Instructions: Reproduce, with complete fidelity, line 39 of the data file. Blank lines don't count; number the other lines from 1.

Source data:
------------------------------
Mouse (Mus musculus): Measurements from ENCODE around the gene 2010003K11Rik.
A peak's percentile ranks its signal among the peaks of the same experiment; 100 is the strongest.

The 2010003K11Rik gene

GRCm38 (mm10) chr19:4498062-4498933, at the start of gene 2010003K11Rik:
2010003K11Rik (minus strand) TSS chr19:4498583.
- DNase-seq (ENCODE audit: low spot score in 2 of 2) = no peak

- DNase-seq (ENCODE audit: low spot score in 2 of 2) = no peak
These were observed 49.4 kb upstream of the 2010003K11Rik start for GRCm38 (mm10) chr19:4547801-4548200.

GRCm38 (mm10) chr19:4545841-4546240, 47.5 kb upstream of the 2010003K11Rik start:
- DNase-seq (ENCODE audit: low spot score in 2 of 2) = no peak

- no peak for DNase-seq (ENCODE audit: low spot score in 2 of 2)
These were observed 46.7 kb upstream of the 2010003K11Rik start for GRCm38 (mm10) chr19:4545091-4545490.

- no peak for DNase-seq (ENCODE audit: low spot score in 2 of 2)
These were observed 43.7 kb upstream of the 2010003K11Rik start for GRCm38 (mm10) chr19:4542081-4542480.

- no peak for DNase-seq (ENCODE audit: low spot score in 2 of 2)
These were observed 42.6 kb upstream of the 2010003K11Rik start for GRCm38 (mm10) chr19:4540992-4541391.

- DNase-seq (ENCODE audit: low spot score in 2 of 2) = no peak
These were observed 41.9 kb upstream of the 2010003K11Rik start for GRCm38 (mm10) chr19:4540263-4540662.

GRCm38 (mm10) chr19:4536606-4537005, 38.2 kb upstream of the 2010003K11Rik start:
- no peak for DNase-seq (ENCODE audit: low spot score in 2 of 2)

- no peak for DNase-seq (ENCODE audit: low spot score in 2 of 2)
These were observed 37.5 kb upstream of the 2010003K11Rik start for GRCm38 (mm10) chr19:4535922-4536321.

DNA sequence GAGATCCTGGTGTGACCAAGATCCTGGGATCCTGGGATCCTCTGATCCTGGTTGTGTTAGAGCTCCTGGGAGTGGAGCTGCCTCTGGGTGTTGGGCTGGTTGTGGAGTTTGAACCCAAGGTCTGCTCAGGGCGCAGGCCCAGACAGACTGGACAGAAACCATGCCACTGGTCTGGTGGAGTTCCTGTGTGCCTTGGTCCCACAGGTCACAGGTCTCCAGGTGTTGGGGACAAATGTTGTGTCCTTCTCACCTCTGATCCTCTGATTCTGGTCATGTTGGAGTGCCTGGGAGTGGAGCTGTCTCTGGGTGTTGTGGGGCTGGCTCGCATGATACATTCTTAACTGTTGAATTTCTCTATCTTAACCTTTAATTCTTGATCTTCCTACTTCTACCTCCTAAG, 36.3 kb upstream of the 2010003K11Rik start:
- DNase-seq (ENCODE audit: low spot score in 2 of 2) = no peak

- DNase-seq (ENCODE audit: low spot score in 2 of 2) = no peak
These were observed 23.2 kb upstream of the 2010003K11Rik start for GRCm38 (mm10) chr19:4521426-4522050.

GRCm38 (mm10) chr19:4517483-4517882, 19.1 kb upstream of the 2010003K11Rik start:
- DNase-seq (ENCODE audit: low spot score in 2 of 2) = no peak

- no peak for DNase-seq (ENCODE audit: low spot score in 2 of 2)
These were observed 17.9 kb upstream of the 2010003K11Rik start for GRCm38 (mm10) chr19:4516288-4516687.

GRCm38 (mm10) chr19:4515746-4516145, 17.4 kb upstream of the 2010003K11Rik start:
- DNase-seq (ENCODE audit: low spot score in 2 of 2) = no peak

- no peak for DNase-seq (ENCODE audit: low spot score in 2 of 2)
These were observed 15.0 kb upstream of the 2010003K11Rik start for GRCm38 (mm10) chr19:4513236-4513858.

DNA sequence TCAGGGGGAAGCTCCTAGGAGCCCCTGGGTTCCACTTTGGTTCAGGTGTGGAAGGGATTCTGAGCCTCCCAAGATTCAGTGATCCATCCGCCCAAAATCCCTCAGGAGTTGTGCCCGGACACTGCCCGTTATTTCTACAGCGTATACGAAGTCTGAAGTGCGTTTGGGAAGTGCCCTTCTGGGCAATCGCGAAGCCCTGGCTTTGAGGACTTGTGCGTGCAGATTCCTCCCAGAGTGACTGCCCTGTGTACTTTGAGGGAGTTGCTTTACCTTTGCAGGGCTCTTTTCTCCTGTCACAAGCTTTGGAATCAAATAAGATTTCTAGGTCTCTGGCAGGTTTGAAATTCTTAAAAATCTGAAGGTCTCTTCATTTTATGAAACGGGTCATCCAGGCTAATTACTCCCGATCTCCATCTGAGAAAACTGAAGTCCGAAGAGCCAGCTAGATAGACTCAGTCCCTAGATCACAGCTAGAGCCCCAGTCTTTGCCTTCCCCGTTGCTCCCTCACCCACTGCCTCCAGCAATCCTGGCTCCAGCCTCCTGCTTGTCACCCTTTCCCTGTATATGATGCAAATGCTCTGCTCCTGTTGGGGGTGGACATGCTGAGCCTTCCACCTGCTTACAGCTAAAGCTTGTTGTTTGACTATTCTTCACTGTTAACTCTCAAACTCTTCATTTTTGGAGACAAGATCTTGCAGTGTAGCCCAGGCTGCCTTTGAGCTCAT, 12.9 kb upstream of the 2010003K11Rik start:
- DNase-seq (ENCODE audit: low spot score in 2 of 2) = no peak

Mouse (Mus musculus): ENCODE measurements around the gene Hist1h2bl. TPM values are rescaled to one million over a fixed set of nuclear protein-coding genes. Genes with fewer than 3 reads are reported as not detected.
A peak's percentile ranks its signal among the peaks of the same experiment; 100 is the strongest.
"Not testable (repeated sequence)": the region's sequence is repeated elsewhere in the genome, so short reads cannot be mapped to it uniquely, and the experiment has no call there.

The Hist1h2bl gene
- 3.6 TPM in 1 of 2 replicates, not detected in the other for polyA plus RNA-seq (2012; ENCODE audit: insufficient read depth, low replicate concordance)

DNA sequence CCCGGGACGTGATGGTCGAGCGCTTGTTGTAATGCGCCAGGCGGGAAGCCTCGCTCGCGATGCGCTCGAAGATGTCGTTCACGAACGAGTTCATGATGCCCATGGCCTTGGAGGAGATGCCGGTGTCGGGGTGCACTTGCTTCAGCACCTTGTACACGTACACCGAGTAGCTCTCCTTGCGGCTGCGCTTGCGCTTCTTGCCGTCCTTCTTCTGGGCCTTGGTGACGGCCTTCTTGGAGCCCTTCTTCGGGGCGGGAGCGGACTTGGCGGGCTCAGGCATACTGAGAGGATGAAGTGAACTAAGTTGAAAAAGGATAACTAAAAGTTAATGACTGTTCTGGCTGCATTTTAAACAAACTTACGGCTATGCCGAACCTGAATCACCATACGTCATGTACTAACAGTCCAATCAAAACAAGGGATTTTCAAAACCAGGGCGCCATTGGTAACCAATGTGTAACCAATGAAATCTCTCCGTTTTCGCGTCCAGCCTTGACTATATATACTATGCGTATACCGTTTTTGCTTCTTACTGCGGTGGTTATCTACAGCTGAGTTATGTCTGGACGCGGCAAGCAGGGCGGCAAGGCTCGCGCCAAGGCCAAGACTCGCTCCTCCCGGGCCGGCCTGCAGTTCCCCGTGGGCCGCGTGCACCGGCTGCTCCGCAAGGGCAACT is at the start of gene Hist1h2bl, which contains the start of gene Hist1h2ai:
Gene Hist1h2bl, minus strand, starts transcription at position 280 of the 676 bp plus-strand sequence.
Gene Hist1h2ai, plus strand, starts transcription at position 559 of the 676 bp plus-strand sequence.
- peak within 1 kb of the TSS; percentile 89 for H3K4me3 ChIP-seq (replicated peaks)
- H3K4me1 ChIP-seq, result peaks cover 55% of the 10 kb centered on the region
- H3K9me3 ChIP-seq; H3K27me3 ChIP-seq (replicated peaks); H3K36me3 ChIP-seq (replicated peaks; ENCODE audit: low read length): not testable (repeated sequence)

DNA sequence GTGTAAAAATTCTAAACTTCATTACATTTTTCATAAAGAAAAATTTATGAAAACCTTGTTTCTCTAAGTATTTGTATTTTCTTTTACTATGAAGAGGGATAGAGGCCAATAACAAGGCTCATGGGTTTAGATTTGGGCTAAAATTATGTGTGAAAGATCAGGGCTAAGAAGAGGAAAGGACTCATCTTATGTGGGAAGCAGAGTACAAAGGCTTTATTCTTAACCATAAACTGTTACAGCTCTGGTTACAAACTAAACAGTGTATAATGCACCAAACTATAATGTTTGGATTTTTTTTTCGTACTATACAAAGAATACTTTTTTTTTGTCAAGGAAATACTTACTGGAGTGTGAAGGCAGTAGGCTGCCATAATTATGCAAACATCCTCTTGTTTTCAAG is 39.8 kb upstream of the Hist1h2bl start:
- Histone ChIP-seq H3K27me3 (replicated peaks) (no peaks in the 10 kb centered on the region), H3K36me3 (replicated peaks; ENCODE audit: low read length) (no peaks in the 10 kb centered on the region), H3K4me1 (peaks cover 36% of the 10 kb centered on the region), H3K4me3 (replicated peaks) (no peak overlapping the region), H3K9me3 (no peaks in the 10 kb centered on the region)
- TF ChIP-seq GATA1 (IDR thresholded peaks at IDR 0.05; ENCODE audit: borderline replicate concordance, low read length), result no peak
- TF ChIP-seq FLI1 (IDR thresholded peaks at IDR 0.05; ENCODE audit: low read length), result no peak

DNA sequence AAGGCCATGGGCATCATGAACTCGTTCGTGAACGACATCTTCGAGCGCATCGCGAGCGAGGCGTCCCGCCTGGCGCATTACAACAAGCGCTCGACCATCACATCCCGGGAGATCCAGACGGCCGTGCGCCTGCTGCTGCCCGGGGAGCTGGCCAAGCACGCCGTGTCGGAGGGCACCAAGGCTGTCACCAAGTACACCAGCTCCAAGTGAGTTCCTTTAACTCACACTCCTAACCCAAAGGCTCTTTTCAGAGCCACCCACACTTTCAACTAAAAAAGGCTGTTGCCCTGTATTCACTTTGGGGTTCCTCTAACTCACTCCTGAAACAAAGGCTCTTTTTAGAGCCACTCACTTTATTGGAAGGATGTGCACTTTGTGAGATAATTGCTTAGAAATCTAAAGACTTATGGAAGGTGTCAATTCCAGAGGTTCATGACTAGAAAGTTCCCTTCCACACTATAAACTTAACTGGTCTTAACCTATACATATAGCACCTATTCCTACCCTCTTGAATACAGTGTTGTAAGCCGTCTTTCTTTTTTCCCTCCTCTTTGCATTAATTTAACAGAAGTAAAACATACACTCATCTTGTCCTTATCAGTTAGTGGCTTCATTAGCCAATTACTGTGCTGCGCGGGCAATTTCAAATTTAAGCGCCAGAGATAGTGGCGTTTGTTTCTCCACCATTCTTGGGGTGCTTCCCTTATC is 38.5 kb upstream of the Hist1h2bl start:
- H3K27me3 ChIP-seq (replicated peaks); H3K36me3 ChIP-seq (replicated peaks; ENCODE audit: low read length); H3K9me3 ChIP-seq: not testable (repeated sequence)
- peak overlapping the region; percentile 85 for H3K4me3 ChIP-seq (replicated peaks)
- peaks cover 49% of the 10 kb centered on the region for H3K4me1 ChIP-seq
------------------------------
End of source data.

"Not testable (repeated sequence)": the region's sequence is repeated elsewhere in the genome, so short reads cannot be mapped to it uniquely, and the experiment has no call there.